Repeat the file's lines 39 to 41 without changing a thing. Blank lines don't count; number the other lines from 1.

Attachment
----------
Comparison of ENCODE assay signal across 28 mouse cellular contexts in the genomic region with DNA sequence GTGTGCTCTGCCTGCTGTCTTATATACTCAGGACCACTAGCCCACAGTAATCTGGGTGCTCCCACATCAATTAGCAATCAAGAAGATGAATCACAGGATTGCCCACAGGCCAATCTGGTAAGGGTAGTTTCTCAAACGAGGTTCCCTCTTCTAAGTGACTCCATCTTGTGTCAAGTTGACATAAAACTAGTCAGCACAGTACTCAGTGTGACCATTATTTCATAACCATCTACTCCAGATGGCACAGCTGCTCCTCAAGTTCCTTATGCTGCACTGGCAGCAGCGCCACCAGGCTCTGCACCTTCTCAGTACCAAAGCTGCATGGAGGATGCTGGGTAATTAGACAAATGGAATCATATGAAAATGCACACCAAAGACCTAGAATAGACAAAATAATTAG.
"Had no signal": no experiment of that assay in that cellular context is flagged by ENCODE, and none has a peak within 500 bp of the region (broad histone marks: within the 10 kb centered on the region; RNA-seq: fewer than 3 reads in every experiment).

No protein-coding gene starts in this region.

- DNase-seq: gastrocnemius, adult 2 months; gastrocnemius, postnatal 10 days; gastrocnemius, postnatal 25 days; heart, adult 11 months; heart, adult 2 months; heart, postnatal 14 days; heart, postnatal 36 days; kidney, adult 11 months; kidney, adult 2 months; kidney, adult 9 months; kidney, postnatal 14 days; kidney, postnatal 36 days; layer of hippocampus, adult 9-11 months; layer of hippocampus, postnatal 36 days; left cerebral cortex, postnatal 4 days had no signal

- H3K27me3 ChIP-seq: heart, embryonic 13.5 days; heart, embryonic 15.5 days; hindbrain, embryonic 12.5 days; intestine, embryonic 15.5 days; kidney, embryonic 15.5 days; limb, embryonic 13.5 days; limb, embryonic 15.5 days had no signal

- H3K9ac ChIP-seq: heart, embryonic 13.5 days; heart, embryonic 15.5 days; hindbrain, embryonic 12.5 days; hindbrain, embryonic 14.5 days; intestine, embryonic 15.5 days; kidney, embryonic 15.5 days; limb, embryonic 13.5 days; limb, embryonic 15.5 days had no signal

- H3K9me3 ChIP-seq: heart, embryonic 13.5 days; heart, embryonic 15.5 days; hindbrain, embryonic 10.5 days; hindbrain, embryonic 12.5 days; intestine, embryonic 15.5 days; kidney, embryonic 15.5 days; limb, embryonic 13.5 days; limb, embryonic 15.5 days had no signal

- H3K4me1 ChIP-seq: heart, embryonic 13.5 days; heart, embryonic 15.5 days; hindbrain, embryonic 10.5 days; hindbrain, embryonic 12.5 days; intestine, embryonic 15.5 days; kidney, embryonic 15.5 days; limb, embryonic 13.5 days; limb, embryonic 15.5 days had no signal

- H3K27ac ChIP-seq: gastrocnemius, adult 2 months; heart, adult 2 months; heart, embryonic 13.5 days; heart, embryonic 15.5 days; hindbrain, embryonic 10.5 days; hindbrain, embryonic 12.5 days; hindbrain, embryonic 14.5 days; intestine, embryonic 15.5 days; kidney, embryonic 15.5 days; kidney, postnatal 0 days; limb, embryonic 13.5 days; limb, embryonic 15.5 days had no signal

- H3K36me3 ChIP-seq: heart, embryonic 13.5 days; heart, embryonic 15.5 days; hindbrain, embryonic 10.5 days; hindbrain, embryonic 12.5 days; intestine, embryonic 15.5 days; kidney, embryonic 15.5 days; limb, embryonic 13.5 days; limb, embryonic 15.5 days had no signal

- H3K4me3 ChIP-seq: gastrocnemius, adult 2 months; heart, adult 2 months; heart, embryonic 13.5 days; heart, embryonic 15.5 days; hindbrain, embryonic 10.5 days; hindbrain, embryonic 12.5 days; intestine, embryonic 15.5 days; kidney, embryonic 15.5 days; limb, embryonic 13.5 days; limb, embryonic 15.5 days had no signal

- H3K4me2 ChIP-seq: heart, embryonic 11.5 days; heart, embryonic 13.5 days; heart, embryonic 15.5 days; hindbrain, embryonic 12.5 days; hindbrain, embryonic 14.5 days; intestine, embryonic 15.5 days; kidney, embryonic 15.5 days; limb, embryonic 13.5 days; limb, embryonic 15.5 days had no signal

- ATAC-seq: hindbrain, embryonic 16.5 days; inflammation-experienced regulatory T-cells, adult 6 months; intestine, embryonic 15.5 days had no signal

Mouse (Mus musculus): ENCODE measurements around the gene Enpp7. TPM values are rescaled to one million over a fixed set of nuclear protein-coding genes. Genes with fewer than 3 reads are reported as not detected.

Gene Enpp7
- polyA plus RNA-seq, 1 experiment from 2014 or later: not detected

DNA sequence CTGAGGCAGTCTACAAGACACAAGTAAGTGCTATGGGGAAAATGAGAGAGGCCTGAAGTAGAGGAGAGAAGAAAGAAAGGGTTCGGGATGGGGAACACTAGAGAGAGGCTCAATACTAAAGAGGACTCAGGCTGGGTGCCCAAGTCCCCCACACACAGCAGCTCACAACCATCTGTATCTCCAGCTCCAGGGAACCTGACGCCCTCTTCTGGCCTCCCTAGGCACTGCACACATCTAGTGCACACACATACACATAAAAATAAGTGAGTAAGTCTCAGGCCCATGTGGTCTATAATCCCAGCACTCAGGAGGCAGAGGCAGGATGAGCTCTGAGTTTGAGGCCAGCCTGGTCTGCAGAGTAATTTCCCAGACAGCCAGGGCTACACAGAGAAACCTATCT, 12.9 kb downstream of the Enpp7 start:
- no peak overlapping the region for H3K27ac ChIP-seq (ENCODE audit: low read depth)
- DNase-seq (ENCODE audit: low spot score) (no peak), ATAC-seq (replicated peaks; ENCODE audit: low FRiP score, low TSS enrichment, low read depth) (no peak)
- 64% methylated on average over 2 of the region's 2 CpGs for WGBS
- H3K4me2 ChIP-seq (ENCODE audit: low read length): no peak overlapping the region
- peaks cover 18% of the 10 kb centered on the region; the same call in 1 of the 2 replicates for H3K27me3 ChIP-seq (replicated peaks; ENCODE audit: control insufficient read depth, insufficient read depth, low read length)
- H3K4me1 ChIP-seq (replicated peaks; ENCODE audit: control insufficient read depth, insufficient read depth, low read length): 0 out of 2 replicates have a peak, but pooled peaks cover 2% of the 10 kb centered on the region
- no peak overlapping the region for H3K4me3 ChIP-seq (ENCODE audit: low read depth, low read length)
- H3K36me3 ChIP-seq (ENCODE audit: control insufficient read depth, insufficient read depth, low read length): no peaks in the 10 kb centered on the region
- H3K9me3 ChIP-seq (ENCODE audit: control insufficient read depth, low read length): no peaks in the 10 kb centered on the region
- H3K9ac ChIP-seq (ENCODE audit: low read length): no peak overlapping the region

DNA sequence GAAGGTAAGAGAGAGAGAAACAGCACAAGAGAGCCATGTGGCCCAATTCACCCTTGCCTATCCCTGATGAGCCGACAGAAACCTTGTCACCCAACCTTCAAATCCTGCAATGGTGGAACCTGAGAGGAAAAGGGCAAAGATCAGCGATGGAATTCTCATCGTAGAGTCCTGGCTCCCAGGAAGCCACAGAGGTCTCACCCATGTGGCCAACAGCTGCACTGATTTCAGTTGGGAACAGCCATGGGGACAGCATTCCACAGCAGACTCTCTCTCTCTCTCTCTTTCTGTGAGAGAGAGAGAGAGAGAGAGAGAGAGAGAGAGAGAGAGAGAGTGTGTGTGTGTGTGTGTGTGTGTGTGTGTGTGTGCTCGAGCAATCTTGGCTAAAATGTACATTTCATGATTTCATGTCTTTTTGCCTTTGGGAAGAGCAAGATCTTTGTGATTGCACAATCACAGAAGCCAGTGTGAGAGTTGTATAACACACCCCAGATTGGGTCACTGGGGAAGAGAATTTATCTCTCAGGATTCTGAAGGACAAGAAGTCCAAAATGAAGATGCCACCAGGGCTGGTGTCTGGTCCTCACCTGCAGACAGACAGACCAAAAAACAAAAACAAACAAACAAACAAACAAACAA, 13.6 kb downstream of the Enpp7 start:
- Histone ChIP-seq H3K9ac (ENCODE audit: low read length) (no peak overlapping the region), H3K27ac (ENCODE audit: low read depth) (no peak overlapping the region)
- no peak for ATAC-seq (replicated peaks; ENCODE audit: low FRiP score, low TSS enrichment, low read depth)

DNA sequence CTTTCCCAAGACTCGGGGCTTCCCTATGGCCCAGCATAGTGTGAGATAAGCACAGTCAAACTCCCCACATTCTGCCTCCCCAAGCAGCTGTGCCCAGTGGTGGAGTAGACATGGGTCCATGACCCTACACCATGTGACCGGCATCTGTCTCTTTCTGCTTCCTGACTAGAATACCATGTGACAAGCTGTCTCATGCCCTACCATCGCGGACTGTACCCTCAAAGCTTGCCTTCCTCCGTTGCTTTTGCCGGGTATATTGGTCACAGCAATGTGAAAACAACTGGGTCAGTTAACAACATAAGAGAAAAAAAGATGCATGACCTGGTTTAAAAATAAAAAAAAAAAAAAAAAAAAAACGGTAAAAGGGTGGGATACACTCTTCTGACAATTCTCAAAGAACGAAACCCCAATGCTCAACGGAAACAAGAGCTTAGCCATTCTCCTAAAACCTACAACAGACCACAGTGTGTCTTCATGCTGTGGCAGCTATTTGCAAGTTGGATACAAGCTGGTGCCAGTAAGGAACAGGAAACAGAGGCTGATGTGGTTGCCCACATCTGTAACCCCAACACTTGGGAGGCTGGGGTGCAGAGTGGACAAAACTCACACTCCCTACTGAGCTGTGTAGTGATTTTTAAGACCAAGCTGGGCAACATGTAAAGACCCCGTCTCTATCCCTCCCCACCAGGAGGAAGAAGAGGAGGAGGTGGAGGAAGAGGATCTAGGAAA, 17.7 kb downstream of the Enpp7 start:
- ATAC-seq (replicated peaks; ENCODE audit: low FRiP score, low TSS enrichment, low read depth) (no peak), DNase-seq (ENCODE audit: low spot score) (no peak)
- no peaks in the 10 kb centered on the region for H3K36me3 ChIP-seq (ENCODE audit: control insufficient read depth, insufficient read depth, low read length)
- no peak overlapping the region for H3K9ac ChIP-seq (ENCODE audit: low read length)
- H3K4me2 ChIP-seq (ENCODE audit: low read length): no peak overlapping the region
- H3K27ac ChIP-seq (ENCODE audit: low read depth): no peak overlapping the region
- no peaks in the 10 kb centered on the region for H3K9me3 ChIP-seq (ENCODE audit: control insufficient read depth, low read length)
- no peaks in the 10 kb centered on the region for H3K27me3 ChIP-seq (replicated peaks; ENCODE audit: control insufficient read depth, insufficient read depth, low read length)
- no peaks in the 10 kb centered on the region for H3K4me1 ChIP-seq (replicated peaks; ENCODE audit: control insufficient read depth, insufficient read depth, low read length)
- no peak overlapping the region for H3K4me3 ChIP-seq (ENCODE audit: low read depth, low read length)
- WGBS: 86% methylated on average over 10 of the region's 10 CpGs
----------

- no peaks in the 10 kb centered on the region for H3K4me1 ChIP-seq (replicated peaks; ENCODE audit: control insufficient read depth, insufficient read depth, low read length)
- no peak overlapping the region for H3K4me3 ChIP-seq (ENCODE audit: low read depth, low read length)
- WGBS: 86% methylated on average over 10 of the region's 10 CpGs